Roses are something we grow A LOT of! We have around 36 bushes throughout our yard in all shapes, varieties, and colors. One of the most important things to keep these beauties in bloom is deadheading roses, so today we’re going to teach you how to deadhead roses to encourage the most blooms and keep your plants nice and healthy.
When working with roses it’s really really important to have clean tools so that you don’t introduce disease or bacteria to the cuts you make.
Here in Tennessee, we have two big problems when growing roses, keeping our roses fungus-free with all of the humidity and rain we get, and Japanese Beetles and aphids who find roses a tasty treat [check out our tips on how to get rid of Japanese Beetles naturally]. Between the two it’s a summer-long struggle, but pruning roses properly can help head off some of the problems.
What you need to prune roses:
- Calfskin glove or other thick garden gloves that will protect your skin from the thorns (I like this kind that goes to my elbow, but the ones that go to your wrist will work.)
- Sharp garden shears or pruning shears
- Antiseptic wipe or peroxide (another option is mixing 1 part bleach to 10 parts water)
- Bag to collect cut blooms
Why You Should Deadhead Your Roses
Deadheading roses simply means you are removing spent blooms. Whatever variety of rose you have it’s super important for you to deadhead them, this will encourage them to keep producing beautiful blooms. There is a lot of controversy on just how to deadhead roses, or even prune them.
There are two methods of deadheading roses, both are perfectly acceptable so use whichever method produces the results you are looking for and ignore those that tell you, you are doing it all wrong. Yep, I just gave you permission!
How To Deadhead Roses
Deadheading Roses To The 5-leaf Junction
The first method we’re going to talk about is the 5-leaf junction method, this is the one we use on our own bushes. This method of deadheading roses is super easy, all you need is a pair of garden shears and some white glue (anything but school glue, it tends to wash off). Cut the cane of the spent bloom at the first 5-leaf junction, make sure you cut it at an angle so that the water slides off instead of pooling water. Leave 3/16-1/4 inch above the junction, this will promote further growth and blooming.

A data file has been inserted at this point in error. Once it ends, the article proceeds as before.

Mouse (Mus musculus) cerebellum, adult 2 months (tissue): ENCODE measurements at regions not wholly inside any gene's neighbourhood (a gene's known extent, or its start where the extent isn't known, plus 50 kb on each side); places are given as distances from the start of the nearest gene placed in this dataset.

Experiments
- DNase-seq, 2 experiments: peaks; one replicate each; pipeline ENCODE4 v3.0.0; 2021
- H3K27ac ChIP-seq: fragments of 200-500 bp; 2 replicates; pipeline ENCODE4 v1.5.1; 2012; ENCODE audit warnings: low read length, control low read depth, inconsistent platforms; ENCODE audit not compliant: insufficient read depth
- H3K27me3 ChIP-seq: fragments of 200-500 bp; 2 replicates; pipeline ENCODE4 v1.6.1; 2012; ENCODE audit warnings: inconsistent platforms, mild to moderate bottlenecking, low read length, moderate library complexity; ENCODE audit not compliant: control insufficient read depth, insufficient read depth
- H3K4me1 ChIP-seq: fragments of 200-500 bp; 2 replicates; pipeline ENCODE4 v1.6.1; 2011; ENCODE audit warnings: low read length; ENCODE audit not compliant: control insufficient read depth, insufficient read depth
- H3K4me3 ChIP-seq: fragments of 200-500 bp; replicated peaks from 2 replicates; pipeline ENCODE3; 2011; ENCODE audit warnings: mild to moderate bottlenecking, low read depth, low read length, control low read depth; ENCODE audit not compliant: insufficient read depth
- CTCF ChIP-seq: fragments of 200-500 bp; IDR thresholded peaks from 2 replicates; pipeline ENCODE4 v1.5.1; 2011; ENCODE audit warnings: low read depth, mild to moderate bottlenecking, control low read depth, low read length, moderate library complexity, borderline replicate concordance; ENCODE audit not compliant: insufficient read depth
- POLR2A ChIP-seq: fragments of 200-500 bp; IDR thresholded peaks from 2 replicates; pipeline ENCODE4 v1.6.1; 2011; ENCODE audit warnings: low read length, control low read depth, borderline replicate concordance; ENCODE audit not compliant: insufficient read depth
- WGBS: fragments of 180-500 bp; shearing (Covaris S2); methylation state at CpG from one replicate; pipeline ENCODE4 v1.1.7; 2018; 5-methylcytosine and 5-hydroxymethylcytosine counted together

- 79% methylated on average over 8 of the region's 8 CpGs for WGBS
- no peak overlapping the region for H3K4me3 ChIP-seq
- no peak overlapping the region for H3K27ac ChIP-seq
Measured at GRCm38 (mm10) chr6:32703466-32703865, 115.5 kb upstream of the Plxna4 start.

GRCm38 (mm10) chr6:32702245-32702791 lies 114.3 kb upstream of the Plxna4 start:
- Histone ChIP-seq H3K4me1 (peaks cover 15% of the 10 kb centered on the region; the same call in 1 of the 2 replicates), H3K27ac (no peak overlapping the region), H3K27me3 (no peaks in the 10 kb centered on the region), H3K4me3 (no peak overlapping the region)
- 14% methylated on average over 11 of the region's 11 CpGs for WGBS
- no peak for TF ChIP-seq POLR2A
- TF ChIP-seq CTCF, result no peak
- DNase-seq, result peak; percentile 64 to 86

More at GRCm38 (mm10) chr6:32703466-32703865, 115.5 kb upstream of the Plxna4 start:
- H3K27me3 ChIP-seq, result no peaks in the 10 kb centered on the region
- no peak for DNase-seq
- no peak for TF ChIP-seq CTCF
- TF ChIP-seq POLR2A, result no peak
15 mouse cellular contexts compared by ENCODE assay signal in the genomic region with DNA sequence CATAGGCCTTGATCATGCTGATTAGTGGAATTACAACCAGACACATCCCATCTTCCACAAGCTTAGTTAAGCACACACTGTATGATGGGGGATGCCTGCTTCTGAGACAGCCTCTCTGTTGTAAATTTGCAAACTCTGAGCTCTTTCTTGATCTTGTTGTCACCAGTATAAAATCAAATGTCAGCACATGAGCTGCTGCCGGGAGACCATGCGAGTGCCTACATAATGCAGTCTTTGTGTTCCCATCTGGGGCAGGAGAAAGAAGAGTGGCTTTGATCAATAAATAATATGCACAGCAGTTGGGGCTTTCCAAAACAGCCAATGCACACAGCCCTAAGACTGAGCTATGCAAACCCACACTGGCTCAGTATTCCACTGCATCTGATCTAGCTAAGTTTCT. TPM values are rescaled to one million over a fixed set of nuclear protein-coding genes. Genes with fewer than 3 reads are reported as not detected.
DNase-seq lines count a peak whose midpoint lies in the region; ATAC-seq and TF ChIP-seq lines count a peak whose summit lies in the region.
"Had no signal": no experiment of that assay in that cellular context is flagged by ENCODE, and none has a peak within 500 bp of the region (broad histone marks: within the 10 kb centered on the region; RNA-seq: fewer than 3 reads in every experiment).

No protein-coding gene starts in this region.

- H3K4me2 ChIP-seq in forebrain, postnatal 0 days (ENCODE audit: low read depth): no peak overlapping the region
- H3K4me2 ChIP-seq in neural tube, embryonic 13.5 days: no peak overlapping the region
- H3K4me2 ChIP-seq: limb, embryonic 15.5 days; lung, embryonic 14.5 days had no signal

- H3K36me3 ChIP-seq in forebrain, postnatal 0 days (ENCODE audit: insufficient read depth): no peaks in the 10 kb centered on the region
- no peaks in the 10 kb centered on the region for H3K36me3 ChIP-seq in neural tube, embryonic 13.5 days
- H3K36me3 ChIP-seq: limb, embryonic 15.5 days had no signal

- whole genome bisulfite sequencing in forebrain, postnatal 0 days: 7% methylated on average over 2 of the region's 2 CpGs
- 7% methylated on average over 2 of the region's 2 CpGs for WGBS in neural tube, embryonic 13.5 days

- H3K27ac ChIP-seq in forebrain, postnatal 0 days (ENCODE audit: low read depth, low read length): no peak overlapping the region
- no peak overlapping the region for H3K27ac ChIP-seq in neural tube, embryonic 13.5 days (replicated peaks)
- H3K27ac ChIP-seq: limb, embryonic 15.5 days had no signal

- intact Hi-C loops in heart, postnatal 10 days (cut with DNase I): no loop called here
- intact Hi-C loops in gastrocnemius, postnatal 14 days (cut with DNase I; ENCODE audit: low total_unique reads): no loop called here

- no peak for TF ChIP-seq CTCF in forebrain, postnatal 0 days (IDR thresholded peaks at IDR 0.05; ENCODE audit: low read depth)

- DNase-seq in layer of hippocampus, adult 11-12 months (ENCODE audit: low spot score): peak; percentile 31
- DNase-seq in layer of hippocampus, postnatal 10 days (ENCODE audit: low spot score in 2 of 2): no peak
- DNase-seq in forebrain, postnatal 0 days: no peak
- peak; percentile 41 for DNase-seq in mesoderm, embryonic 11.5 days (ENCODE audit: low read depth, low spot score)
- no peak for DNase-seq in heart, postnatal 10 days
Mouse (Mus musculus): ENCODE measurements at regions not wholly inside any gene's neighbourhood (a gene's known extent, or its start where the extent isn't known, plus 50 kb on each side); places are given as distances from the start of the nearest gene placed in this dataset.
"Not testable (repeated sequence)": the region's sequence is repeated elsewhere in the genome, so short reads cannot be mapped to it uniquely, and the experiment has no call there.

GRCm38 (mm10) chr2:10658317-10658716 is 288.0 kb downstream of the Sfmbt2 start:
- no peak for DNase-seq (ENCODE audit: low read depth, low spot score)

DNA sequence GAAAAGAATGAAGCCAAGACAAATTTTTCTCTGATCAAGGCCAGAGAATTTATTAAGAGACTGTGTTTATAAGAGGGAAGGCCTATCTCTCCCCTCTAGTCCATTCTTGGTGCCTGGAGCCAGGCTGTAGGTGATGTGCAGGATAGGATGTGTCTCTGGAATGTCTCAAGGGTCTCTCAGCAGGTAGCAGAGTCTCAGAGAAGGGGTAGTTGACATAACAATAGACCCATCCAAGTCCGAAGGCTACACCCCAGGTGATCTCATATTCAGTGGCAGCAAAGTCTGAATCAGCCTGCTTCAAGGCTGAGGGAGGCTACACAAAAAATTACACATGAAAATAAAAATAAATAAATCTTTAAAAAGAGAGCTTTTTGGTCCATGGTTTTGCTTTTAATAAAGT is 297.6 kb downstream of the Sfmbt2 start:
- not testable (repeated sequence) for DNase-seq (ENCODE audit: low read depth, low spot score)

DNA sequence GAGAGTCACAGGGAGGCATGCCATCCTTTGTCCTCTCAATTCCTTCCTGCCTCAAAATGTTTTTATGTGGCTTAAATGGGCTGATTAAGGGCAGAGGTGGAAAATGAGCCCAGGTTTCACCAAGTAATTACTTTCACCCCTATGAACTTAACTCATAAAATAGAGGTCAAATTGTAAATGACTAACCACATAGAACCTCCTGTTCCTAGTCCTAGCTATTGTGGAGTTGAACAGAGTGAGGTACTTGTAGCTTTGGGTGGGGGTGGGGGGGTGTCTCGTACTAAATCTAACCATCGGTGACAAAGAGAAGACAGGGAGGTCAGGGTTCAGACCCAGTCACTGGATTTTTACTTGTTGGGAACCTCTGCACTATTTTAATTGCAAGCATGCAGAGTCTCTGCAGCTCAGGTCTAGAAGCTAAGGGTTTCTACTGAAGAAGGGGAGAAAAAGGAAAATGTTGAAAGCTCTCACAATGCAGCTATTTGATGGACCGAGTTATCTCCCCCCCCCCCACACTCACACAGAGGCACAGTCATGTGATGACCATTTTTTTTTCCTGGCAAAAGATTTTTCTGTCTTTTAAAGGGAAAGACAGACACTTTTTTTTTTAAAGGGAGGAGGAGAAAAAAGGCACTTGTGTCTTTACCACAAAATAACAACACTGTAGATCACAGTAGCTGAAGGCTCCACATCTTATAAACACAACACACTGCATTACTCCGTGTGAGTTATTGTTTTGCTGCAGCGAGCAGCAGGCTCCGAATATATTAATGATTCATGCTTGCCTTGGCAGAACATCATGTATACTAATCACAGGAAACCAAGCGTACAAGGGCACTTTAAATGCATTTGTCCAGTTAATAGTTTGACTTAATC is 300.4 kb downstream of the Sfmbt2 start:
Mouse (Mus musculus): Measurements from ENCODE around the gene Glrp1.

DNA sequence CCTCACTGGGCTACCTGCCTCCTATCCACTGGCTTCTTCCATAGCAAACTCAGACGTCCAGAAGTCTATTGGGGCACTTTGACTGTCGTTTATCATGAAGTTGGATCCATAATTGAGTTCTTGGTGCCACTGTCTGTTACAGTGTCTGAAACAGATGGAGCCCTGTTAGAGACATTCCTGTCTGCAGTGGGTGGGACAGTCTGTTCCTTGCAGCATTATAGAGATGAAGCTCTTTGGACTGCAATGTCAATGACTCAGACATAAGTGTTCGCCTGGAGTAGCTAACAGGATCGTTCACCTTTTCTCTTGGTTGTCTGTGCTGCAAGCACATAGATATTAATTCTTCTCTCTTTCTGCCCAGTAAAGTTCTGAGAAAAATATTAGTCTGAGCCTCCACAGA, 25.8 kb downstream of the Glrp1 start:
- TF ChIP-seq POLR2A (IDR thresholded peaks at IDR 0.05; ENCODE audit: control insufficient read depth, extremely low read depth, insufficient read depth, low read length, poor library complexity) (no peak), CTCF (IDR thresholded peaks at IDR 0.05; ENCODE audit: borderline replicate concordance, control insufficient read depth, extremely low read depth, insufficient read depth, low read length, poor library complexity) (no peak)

Coat the cut ends of the cane you’ve just deadheaded in white glue to seal them and prevent and cane boring insects from getting in and killing the cane and in some cases the whole bush. Avoid the use of wood glue when deadheading roses because this can kill the canes. If some of your bushes have fungus be sure to clean the blades of your shears with antiseptic wipes, peroxide or bleach mixture before moving on to the next bush so you won’t spread it.
The Twist and Pull Method Of Deadheading Roses
The second method of deadheading roses is to take hold of the spent blooms with your fingers and quickly twist your wrist so that it pops off. This method can leave sticks behind that will die back and not look pretty for a while. With some roses, this can cause weak new growth that can’t support new growth and cause drooping blooms.
How To Deadhead Knockout Roses
Either the 5-leaf junction or twisting method will work when deadheading knockout roses. Knockout roses will bloom every 5-6 weeks if deadheaded regularly.
When To Deadhead Roses
Deadhead your roses when the blooms are spent, you’ll what to do this regularly to promote new blooms all summer. If you live in an area that gets a real winter STOP deadheading roses in the fall and allow the roses bushes to set the spent blooms into hips. After they do this the rose will hibernate for the winter, rose bushes are extremely durable and will come through the winter just fine.
Fun tip: rosehips are edible, roses are in the same family as apple trees. Once the blooms have faded and turned into rose hips that look like tiny crab apples, are swollen and bright in color(mostly orange) they can be snipped and dried. Rosehips are high in Vitamin C! The best time to harvest them is right after the first LIGHT frost, but before a heavy frost freezes their buds. The frost will help to sweeten their flavor. The hip should be firm and have good color. Waiting until after the first frost will also help to ensure the rose doesn’t send out another batch of blooms.
Either the 5-leaf junction or the twist-off method will work when deadheading roses, it just depends on what you want your overall bushes to look like. We use the 5-leaf junction because it gives us the opportunity to sculpt the roses as we deadhead so we get the shape we want while encouraging new blooms.
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Which method do you use? Tell us in the comments!
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